Biosolids: Bricks Made From Our Waste

Many people will raise an eyebrow after hearing that human waste is used to produce solid bricks. In Australia, biosolids are popular because they are sustainable alternatives to fired-clay building bricks. Naturally, human wastes (urine and feces) are toxic. So, manufacturers of biosolids (bricks) need to ensure basic safety standards. Let’s discover ways of converting a stockpile of biosolids waste into bricks.

our waste can be turned into biosolids for constructionWhat are Biosolid Bricks?

After treating sludge from sewage, leftover biosolids are recycled to form bricks. These bricks are different from the types with clay and concrete mixtures. In brickyards, biosolids from sterilized sewage are added to other material. The structural integrity (compaction) of these bricks depends on how much biosolids has been incorporated. Normally, the average mixture is between 10 to 25% of clay-biosolids. Apart from bricks, biosolids have many helpful uses in farming and land rehabilitation techniques.

What Are The Benefits Of Using Biosolids Bricks?

  • As byproducts of the sewage treatment process, they are cost-effective to produce
  • Biosolids bricks save the earth from losing over 2 billion cubic meters of clayey soil annually
  • They are environmentally friendly
  • These bricks are sustainable alternatives to clay bricks
  • They can be recycled
  • They are more porous than normal bricks
  • You store them underground in landfills
  • They have a very low thermal conductivity
  • It requires less energy to fire bricks from biosolid wastes
  • Can be converted into biomass renewable energy

What You Should Know About Biosolid Bricks

Keep your pipes clean so fecal matter and urine flow through sewer pipes after we flush the toilet and go with wastewater to treatment plants. In the plant, different techniques of filtration and treatments are applied. Then, the ‘biosolids’ are sieved from water, sterilized and used for many applications. By keeping your sewers cleared, you are already contributing to the production of biosolid bricks.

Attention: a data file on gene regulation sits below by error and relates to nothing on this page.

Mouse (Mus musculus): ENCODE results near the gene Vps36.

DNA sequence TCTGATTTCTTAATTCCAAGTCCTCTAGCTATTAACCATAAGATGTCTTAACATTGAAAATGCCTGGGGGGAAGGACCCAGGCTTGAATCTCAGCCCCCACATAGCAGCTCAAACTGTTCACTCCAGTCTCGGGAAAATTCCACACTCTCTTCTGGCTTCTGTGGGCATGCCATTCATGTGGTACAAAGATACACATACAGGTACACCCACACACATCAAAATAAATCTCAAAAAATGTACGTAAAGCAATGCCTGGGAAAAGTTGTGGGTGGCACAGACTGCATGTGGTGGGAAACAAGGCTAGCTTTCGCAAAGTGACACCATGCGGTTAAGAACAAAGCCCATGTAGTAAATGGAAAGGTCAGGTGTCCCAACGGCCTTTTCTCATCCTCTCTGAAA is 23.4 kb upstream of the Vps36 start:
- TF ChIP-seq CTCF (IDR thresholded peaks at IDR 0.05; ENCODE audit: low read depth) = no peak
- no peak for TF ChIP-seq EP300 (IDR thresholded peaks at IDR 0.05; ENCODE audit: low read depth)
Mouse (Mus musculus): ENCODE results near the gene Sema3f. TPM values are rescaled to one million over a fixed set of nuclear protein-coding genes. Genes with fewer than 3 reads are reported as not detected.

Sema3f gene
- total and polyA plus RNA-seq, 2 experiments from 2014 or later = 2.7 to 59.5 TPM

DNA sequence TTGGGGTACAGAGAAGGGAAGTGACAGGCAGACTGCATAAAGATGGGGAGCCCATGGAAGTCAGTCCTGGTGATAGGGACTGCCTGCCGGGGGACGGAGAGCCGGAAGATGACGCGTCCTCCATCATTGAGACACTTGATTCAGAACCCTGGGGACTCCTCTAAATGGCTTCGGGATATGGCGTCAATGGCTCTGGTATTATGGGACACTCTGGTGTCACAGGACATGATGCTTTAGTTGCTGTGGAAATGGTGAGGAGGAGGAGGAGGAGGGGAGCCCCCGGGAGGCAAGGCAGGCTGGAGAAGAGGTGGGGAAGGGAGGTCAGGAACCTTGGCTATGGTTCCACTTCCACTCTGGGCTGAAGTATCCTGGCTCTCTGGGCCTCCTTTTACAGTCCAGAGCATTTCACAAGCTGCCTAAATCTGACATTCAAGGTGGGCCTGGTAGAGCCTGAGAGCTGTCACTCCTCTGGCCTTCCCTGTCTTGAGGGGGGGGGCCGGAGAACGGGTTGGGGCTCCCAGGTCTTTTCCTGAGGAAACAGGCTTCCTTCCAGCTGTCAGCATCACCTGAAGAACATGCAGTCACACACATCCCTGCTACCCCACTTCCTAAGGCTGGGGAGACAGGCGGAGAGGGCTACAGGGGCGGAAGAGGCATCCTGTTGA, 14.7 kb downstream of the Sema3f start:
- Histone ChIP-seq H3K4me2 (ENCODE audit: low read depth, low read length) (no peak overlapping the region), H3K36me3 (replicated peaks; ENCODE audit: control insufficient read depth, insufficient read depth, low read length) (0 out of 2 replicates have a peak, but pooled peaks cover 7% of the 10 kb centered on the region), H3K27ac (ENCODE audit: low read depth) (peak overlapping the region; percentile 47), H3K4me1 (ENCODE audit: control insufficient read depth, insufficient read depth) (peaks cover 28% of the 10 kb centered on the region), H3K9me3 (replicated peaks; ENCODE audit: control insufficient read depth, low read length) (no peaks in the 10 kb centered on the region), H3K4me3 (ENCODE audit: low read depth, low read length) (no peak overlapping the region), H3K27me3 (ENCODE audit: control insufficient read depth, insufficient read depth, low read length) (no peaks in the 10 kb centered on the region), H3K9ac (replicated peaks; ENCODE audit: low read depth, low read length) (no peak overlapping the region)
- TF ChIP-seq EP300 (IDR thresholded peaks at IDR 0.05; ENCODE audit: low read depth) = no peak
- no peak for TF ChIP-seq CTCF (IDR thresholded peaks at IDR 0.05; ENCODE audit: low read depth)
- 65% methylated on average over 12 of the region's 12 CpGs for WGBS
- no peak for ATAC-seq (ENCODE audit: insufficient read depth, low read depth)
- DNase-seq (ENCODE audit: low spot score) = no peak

Apart from getting fertilizer and biogas from sludge, science proves that we can get biosolid bricks. Converting biosolid waste into solid bricks has been a breakthrough in the construction industry. Generally, biosolids are byproducts of sewage treatments. Regardless of the production process, the raw materials are often collected from sewage facilities. They are leftovers from our poop.

sewage treatment plantsIn Australia, sewage treatment plants often send tons of waste products to landfills. However, Australia’s current biosolids production capacity (per annum) is 327,000 tones. During the production from human wastes, special additives help to create environmentally-friendly bricks.

Usually, the sewage in treatment plants drains of water from sludge, and treat the byproducts. Brick manufacturers use less-firing energy to dry the byproducts. This process doesn’t produce much carbon footprint. Also, brickyards for biosolids are often close to sewage treatment plants. The reason for this proximity is to reduce emissions of carbon during transportation.

After baking the dry biosolid materials, they appear like rock-solid clay bricks without concrete. According to researchers from RMIT University (Melbourne), the chemical analysis of biosolids shows trapped bubbles of gas. During the experiment, bricks with 25% biosolid materials had low thermal conductivity. This thermal property makes biosolid bricks a better insulator than clay. Consequently, homes with biosolid bricks conserve more heat in the winter months.

Is It Safe To Use Biosolid Bricks?

People are producing biosolid bricks with different mixing ratios. Normally, it’s the percentage of the biosolid content that determines the strength of these bricks. Since they are more porous than regular bricks, homeowners can save money on heating. The treatment processes in sewage plants make it safe to use biosolid bricks. However, stockpiling biosolid bricks in landfills and soil excavation for brick production are two major environmental risks. Perhaps, it will be easy to mitigate these risks with the recycling of biosolids in the future.


Lee Fletcher